The main monsters that are your bane are over-powered. They’re beasts that jump around trees, release poisonous gasses, screw with the game’s interface, grab you with their tongue and can even instakill you if your health is low enough. Even if you’re running away, they’ll just pounce and kill you in a gratuitous cutscene. The distance itself seems superfluous as to where they’ll take you out. That by itself isn’t surprising, plenty of games have done these relentless pursuers, but few of them felt this relentless and cheap. So relentless that the thing’s tongue clipped through buildings to attack without warning in one build of the game. There’s a reason why the Smoker and Hunter in Left 4 Dead wasn’t made into a single class.
Even with brief moments of unsettling surrealism, Expedition Zero’s cheap combat colors the experience unfavorably.
It always feels like you’re doing something wrong, and the solution isn’t clear. Fleeing is nonoptimal, and fighting it doesn’t even buy you enough time before they return. No matter what you do, you’re going to lose health. There is one module for your suit you can get to tell you when an attack is imminent, and that can help when you’re facing a single monster. But later samples have you face multiple pouncing beasts and facing them all makes the game a slog. It’s the worst sort of frustrating, the type that makes you walk away and turn the damn thing off. In a game where you’re trapped in a land with a dangerous, alien plague, it’s disappointing that the biggest problem you face is a tree-hopping pouncer who screams in your face and eats you.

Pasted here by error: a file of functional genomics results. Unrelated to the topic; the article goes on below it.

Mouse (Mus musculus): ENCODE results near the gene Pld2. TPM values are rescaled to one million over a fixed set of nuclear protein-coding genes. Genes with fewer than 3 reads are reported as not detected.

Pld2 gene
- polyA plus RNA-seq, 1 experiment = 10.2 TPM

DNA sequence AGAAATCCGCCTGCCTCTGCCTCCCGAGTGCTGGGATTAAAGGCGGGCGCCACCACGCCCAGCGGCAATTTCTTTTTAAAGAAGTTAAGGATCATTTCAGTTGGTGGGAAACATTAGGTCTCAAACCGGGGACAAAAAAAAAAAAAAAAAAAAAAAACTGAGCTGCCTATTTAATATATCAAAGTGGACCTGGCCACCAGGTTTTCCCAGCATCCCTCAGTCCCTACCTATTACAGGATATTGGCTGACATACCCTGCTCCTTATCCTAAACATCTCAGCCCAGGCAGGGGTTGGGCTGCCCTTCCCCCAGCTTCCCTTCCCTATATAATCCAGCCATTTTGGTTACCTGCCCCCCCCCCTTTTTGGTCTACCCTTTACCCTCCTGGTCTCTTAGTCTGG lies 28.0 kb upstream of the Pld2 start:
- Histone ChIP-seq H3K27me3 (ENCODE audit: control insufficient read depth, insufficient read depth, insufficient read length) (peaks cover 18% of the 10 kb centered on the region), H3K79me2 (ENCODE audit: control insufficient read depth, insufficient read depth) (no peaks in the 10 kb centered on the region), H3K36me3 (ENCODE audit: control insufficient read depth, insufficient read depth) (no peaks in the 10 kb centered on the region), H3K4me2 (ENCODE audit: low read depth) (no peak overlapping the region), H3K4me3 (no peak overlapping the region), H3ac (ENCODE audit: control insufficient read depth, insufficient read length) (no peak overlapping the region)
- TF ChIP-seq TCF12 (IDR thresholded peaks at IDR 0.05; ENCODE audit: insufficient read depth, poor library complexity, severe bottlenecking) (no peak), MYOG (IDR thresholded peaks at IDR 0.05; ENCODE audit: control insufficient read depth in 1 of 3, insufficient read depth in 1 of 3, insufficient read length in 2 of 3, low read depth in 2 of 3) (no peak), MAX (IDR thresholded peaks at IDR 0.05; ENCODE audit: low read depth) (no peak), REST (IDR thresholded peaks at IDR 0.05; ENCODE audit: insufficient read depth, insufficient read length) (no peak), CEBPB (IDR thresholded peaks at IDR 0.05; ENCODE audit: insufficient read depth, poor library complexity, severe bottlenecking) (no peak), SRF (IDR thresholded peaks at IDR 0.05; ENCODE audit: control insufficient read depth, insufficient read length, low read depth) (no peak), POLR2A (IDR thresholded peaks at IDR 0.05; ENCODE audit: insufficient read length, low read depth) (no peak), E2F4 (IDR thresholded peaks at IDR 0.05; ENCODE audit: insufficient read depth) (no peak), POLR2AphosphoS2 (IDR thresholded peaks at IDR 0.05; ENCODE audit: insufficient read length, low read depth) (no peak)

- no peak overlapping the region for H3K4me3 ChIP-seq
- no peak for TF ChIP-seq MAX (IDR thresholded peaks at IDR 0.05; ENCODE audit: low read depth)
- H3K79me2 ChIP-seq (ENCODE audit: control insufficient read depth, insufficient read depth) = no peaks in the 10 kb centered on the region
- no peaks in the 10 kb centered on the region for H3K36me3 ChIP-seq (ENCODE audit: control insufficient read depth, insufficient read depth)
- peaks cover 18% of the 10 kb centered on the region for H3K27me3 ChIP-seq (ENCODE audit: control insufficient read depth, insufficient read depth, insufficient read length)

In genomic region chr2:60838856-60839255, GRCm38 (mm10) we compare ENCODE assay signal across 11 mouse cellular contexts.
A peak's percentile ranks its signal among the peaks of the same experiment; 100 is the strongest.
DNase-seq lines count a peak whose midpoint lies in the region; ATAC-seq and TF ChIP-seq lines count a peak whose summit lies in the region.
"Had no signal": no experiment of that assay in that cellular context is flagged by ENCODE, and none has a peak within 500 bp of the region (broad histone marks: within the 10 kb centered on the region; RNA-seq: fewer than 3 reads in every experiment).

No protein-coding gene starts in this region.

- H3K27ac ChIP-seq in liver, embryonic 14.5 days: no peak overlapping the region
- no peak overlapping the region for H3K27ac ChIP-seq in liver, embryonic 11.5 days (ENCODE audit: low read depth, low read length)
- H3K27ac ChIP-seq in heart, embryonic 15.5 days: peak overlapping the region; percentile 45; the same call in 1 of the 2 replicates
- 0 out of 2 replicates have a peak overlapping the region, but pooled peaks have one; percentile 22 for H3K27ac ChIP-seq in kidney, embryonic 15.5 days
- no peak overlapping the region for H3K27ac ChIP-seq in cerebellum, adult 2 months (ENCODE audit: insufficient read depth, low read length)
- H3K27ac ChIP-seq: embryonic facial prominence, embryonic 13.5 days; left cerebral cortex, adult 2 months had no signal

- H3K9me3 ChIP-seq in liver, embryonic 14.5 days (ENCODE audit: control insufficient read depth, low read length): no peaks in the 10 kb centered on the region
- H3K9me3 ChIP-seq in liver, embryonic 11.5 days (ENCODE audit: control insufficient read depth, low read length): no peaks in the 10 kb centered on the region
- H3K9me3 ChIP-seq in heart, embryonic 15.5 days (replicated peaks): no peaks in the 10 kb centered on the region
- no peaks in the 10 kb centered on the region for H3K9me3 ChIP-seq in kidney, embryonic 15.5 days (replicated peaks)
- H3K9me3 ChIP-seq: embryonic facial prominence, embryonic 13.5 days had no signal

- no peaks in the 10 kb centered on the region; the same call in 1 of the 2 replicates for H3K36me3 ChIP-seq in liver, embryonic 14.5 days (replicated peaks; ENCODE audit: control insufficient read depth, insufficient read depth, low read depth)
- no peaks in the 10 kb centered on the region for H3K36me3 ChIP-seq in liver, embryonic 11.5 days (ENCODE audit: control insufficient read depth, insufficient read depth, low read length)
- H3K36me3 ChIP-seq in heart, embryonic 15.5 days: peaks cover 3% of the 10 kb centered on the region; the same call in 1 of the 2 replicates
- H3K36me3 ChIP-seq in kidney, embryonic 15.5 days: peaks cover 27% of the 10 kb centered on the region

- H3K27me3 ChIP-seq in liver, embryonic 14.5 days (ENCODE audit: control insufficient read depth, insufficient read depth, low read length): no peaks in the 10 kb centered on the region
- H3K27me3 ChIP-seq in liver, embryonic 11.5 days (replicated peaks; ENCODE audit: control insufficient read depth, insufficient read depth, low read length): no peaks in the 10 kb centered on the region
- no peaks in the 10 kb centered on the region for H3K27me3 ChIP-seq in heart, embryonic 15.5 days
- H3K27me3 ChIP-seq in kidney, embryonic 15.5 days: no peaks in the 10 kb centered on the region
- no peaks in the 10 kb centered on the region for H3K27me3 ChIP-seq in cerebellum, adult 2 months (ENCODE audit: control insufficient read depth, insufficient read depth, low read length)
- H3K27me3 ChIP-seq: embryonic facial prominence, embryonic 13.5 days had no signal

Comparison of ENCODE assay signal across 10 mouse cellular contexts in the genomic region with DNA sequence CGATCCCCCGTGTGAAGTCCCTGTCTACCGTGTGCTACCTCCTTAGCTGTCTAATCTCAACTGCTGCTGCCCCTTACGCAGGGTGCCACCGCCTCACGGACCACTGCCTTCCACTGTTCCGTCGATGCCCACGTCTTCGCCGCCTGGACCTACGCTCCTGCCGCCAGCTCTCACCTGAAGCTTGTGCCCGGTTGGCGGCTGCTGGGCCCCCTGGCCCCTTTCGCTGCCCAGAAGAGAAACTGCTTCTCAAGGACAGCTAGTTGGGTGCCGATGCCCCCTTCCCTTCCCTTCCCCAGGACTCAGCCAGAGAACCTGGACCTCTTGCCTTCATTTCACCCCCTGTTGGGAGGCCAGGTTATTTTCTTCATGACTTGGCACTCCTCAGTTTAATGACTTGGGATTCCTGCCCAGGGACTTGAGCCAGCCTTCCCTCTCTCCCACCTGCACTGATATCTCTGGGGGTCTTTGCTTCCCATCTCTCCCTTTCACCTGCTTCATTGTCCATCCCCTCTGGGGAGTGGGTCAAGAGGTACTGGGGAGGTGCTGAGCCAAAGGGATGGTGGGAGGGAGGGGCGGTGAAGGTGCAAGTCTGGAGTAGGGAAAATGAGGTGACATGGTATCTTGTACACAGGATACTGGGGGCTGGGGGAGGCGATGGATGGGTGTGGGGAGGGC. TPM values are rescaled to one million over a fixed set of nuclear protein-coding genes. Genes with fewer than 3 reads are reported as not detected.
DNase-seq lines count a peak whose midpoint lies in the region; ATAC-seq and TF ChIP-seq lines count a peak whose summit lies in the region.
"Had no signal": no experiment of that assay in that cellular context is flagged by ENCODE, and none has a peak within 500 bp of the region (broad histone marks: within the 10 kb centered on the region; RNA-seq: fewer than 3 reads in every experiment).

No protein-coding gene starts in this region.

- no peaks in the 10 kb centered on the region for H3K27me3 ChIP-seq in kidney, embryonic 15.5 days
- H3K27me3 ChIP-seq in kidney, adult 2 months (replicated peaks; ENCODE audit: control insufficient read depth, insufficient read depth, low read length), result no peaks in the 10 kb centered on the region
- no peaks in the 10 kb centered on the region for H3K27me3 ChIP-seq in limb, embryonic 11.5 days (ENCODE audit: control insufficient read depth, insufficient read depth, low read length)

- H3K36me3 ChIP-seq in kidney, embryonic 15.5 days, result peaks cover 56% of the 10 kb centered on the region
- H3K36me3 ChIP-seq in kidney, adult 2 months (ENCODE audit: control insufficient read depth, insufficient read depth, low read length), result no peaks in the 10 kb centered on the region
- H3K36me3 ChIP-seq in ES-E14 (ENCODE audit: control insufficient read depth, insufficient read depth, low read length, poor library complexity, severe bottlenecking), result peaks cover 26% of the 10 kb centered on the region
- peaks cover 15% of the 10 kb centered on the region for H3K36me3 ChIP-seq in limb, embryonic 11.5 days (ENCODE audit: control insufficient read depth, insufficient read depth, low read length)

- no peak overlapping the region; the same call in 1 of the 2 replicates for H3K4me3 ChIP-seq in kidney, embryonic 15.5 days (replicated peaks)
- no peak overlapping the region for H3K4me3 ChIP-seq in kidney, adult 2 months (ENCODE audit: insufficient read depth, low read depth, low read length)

Even when the game gets patched to deal with more egregious issues, Expedition Zero would be a lot better without this combat. It’s at its strongest when your biggest enemy is the weather, trying to find out what’s happened, and finding samples in the strangest of places. When you’re stalked by monsters, it’s tiring. It’s not the sort of trauma that makes you stronger from the experience. It just burns you out and prevents you from appreciating the game’s bright spots.